A team of engineering students from Wellington have impressed potential employers at this year’s Summer of Tech Hardware Hackfest.
Seventeen students from Victoria University and Weltec took part in the Summer of Tech event, tasked with building sophisticated home automation devices.
The Summer of Tech internship programme has been connecting tech employers with students for paid summer jobs since 2006, and last year expanded to include manufacturing employers and engineering students specialising in electronics, mechatronics and robotics.
Students taking part are mainly from Victoria and Massey universities, WelTec, Whitireia, and Yoobee.
The programme is sponsored by tech companies, tertiary institutions and Grow Wellington.
The students were grouped in five teams and had to plan, build and demonstrate a tech device, using only Arduino kits and other equipment supplied to them on the day.
The winning team, Catfud, built an automatic cat feeder. Runners-up, Cactus Flower, built an automatic plant watering system and third placegetters, Team e-motion, built a motion sensor that detected room entry.
Industry mentors from Embrium, Times-7, Tekron and ikeGPS were on hand to help the students throughout the day and a number of businesses, including wireless technology company Aviat, came along to check out the talent.
Victoria University Electronic and Computer Systems Engineering student Mayur Panchal said he really enjoyed being part of Team e-motion and the internship programme in general.
“Learning what the industry wants and seeing actual companies talk about who and what they want is the biggest draw card to Summer of Tech,” Panchal says. “I love how the hackfest gives students the opportunity to have some fun with what they know, while helping to get their name out in the job market.”
Through the programme, companies obtain student interns for 10 weeks between November and February. Prospective students take part in CV clinics, site visits, boot camps and hackfests throughout the year to prepare them for future employment.
The majority of students work on 10-week projects in software development, however, increasingly businesses are taking on students for projects in mobile and web development, testing, support, analytics, business analysis and design.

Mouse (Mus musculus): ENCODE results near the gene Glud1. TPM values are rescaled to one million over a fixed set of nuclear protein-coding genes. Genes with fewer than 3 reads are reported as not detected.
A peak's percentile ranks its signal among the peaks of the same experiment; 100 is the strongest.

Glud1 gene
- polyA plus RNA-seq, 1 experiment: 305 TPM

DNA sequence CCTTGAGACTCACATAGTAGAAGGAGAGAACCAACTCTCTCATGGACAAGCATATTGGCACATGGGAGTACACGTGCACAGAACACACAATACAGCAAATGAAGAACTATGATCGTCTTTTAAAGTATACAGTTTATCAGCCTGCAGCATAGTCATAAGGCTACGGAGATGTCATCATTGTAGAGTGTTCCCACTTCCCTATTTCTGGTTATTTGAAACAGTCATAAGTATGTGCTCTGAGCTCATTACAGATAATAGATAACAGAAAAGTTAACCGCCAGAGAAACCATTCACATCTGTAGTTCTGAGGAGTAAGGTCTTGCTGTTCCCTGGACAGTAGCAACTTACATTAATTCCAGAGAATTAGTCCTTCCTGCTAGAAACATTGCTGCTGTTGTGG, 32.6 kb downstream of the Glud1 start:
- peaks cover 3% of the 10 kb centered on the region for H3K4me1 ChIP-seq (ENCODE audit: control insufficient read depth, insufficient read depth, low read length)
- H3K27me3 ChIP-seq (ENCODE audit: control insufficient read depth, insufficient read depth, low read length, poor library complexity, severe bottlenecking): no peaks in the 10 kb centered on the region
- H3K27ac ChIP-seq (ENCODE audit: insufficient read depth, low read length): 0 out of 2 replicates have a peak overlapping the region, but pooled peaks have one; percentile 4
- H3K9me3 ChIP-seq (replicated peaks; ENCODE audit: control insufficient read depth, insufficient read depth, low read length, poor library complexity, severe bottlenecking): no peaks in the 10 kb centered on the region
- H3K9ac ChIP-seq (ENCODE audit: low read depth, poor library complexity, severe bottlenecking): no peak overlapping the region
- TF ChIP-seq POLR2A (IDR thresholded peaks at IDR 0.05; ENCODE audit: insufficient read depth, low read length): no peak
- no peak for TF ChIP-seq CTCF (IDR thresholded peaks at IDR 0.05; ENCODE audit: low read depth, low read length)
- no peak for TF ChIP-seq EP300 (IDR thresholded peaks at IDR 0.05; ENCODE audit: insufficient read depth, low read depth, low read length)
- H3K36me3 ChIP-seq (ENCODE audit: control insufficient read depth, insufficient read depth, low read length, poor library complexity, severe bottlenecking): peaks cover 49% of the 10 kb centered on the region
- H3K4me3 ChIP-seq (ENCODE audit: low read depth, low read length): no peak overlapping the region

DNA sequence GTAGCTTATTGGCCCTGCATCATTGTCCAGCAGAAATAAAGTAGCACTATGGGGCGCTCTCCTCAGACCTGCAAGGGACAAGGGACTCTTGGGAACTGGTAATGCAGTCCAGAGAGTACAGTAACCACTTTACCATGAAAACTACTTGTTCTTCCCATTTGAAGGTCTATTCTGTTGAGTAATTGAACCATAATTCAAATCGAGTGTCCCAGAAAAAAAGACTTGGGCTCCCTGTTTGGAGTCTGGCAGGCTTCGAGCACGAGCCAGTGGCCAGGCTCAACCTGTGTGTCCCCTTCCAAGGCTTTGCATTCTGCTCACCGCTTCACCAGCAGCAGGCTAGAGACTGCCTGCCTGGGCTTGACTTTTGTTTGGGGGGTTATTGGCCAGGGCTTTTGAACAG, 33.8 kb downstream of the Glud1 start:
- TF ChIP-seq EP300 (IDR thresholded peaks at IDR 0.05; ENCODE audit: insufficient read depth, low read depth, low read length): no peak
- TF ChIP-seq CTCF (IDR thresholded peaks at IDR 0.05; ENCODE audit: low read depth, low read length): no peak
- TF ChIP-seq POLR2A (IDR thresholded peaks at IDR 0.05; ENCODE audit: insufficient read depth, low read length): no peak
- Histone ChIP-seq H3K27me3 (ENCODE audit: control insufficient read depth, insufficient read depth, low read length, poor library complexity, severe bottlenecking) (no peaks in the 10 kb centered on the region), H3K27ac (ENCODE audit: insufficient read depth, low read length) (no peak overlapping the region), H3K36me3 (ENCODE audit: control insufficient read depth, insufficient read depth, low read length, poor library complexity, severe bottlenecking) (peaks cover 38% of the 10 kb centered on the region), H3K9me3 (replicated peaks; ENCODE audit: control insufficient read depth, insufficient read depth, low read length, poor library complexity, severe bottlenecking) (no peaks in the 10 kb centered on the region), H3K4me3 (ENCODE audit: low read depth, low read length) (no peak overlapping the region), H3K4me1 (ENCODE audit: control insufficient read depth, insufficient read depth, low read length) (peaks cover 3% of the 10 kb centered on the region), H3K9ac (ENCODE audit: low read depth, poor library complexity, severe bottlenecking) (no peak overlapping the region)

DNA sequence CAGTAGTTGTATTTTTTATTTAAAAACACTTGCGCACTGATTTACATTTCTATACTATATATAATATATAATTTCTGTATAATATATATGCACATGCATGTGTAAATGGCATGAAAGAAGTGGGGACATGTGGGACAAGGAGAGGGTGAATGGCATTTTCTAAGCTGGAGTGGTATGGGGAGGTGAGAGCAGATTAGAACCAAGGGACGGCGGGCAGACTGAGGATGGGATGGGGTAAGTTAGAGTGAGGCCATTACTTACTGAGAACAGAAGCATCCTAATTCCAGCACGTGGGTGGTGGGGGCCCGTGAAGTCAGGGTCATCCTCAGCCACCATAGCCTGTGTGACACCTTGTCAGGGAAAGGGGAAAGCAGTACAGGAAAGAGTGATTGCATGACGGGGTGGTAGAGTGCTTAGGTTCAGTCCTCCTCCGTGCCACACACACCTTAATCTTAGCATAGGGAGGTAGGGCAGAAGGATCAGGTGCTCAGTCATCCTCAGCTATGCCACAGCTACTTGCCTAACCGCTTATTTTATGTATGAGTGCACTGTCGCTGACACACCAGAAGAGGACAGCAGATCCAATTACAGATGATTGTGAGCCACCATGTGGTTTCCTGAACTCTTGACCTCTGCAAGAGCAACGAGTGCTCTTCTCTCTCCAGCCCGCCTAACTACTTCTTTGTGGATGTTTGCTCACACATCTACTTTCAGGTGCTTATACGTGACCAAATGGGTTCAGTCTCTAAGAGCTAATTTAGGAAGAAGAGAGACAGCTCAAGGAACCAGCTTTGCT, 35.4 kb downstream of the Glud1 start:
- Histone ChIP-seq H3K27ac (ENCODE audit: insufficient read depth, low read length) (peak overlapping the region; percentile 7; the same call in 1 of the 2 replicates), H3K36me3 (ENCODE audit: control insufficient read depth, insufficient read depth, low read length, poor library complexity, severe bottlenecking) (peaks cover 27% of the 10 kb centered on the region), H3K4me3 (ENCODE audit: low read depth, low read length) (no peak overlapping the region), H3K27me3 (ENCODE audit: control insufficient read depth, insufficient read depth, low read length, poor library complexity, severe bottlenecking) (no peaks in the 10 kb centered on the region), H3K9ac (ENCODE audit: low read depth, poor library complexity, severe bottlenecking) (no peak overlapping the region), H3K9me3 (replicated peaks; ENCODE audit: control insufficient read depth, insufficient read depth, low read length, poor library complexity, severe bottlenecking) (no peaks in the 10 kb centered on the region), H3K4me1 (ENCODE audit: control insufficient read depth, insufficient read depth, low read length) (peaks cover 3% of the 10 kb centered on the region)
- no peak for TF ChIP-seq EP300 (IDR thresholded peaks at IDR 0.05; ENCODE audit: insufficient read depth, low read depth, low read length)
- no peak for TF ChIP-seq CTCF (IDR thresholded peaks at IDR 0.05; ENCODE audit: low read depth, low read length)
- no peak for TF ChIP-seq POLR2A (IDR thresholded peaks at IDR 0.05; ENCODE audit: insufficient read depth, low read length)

Andrew Ang, Victoria University Electronics and Computer Systems Engineering student, part of the winning team Catfud, said the hackfest gave him the opportunity to learn new skills with microcontrollers.
“I really appreciate Summer of Tech rounding up companies such as Trademe or Xero to allow student engineers to interact with them at events,” he says. “The insight into the field of technology is really important and prepares students for after graduation. It’s certainly a chance to get yourself a career with a top company in Wellington.”
Richard Fortune, founder of Makers Org NZ and facilitator of the hardware hackfest, says the event was an ideal opportunity to evaluate the individual efforts of the students and gave potential employers a chance to see the various skills each brings to the table.
“The projects they delivered were exciting and well thought through,” Fortune says. “The students presented fantastically and the judges took almost an hour to deliberate over the 1st, 2nd and 3rd places.
“That's a testimony to the calibre of the students and the commitment of the mentors if you ask me."
At least two out of three students who participate in Summer of Tech internships are successful in gaining employment with their host company or another company.